Hope Cunningham Fine Art

To view more of my work, please visit www.hopecunningham.com

Wednesday, July 31, 2013


Cecily 14X11 Original Oil on Panel

Cecily in the studio

Today I am posting a painting that I do not consider successful at capturing a likeness of the sitter. I am inviting feedback, so don't feel the need to hold back. There are a lot of things I do like about the  painting; the color composition and brushwork are fresh. What doesn't work in the painting results from my attempts to flatter the model according to my personal aesthetic, losing my grasp of the gesture and not trusting my eyes.

With regard to my personal aesthetic, I am learning that my love for the face in repose is not shared by many consumers of art. All those years spent in life studies in the studio created an appreciation for quiet, reflective gestures in my models. However, as I have mentioned before, the most frequent criticism I get from folks in the studio is, I love it but she looks sad. Personally I cherish my contemplative nature and find myself often turned inward, enjoying my relationship with my Self. Many people, I am learning, do not want to be represented to the world in this way. They want to be viewed as happy and engaged with their surroundings.

My inner jury is out on this point but the issue did underscore my reluctance to paint the ever elusive movements of the mouth. I knew I had to confront this challenge before I could decide if I truly wanted to focus on more prosaic portraits. Dewees Island is certainly providing ample opportunity for learning about painting the gestures of the mouth.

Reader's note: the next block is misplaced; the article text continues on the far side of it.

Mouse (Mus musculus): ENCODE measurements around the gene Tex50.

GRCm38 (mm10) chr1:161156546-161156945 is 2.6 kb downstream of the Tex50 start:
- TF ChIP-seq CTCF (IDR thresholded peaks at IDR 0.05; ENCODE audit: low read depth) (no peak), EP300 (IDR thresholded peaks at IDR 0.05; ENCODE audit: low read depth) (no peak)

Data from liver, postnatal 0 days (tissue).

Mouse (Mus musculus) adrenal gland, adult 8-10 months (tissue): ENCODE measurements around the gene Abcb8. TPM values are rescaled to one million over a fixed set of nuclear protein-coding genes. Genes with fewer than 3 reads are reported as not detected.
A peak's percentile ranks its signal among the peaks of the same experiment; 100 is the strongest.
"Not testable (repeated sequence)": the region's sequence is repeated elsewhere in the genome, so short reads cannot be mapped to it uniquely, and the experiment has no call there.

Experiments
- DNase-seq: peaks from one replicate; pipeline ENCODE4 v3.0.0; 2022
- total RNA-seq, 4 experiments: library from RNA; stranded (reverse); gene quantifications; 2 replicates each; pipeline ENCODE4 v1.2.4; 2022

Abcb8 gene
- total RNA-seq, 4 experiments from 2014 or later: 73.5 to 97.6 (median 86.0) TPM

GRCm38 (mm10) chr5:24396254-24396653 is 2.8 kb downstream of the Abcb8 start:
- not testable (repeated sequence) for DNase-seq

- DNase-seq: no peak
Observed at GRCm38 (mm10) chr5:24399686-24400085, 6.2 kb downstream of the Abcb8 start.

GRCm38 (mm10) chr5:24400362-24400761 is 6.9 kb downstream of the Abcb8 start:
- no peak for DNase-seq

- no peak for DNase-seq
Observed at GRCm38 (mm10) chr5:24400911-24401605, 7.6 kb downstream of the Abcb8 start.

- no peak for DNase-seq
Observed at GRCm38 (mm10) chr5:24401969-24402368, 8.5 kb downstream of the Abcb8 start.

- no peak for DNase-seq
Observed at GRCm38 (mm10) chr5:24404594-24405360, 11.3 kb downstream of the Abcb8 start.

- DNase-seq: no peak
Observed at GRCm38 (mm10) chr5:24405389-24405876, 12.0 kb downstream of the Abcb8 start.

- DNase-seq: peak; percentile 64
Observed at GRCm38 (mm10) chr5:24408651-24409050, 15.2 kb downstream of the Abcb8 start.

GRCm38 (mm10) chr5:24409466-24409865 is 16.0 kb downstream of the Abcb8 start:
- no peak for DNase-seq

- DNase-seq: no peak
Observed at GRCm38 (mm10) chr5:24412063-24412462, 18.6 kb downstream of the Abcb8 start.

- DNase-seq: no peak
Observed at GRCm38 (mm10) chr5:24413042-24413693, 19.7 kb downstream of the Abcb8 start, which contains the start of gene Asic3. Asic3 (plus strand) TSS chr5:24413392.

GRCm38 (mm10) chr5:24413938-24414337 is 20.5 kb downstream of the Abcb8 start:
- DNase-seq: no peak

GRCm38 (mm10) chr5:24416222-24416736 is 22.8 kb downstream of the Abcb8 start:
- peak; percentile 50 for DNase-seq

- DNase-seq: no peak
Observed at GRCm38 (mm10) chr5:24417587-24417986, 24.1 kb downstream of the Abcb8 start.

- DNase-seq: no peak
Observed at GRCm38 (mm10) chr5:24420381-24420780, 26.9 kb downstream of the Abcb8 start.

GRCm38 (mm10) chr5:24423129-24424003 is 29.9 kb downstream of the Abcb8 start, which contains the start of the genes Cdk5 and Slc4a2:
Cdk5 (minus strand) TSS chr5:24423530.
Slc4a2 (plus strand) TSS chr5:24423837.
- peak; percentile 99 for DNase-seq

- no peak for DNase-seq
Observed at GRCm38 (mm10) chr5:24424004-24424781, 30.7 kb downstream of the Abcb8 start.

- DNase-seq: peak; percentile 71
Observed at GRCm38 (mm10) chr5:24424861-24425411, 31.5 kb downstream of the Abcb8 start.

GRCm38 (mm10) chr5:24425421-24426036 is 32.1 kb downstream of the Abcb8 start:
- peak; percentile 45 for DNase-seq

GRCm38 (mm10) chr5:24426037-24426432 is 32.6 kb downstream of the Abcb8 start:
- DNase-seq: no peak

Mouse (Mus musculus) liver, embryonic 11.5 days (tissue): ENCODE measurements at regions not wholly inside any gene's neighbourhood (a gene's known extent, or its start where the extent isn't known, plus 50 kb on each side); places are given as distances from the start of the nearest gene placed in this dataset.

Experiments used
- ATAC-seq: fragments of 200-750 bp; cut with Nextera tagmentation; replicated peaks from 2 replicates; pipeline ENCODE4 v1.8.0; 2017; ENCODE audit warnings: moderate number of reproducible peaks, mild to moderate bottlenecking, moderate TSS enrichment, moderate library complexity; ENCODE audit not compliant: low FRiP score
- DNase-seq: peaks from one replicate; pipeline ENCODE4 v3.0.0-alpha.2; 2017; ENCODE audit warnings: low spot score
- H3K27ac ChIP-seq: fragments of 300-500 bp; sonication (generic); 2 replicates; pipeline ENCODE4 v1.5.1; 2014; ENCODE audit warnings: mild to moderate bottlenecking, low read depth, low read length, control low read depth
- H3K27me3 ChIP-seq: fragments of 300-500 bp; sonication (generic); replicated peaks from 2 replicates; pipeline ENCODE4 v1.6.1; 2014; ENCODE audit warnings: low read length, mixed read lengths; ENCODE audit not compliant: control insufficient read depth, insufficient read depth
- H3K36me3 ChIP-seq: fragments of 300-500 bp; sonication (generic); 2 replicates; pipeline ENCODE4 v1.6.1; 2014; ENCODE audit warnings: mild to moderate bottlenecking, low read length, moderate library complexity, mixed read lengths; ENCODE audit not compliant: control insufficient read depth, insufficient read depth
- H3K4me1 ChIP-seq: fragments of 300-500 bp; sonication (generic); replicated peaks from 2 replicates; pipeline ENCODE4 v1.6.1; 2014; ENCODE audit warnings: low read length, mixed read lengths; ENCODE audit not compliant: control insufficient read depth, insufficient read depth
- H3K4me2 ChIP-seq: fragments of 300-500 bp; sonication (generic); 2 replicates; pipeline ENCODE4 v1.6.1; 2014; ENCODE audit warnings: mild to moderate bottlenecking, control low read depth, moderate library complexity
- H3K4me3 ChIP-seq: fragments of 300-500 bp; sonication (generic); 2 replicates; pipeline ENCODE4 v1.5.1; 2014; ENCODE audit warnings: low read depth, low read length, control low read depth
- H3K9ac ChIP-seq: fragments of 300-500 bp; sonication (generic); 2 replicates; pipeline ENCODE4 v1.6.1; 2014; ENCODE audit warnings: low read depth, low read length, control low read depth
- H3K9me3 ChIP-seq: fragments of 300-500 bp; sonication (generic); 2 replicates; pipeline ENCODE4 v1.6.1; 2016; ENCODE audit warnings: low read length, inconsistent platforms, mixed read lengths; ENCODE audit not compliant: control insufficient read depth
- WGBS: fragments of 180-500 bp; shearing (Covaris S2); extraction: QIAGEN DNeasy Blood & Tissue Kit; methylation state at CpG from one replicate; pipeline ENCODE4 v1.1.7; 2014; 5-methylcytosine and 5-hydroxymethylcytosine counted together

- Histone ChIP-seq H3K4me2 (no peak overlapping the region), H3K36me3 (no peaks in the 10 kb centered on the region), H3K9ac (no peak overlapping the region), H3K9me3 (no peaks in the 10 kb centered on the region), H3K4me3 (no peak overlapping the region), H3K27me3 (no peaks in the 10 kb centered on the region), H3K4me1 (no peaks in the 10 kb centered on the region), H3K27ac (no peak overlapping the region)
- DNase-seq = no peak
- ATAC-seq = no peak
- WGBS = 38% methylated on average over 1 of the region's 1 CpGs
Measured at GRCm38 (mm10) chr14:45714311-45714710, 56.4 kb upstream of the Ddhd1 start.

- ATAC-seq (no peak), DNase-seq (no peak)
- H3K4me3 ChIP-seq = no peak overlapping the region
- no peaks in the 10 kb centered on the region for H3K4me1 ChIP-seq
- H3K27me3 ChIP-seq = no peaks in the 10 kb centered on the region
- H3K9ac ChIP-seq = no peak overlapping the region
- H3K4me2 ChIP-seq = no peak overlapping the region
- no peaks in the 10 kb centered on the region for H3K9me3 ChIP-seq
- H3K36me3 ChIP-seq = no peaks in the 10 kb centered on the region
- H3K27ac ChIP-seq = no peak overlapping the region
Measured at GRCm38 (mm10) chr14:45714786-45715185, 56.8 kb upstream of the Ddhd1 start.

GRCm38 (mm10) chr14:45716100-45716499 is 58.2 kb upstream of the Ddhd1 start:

In terms of losing my gestural intention, comparison of the painting and photo makes evident my tendency to turn the face toward a full forward perspective rather than adhering to a 3/4 perspective. The differences are small, but it doesn't take much to lose a likeness or result in a skewed perspective. It's easy to see where cubists got the inspiration to paint the portrait from several different perspectives at once.

Which all culminates in the error of not trusting what I saw. When I was painting the mouth, it just seemed impossibly wide and off center, so I adjusted it to make it appear more symmetrical and less toothy. Big mistake! The asymmetry that I saw was my brain hitting me over the head saying "Perspective Dummy! Its a 3/4 view!" But did I listen? No. We all have very strong cognitive schema that have the potential to sabotoge our drawing skills. Those schema demand a full frontal view. Had I trusted my eyes and not let my personal aesthetic interfere, I would have ended up with a much more honest and accurate (and succesful!) portrait.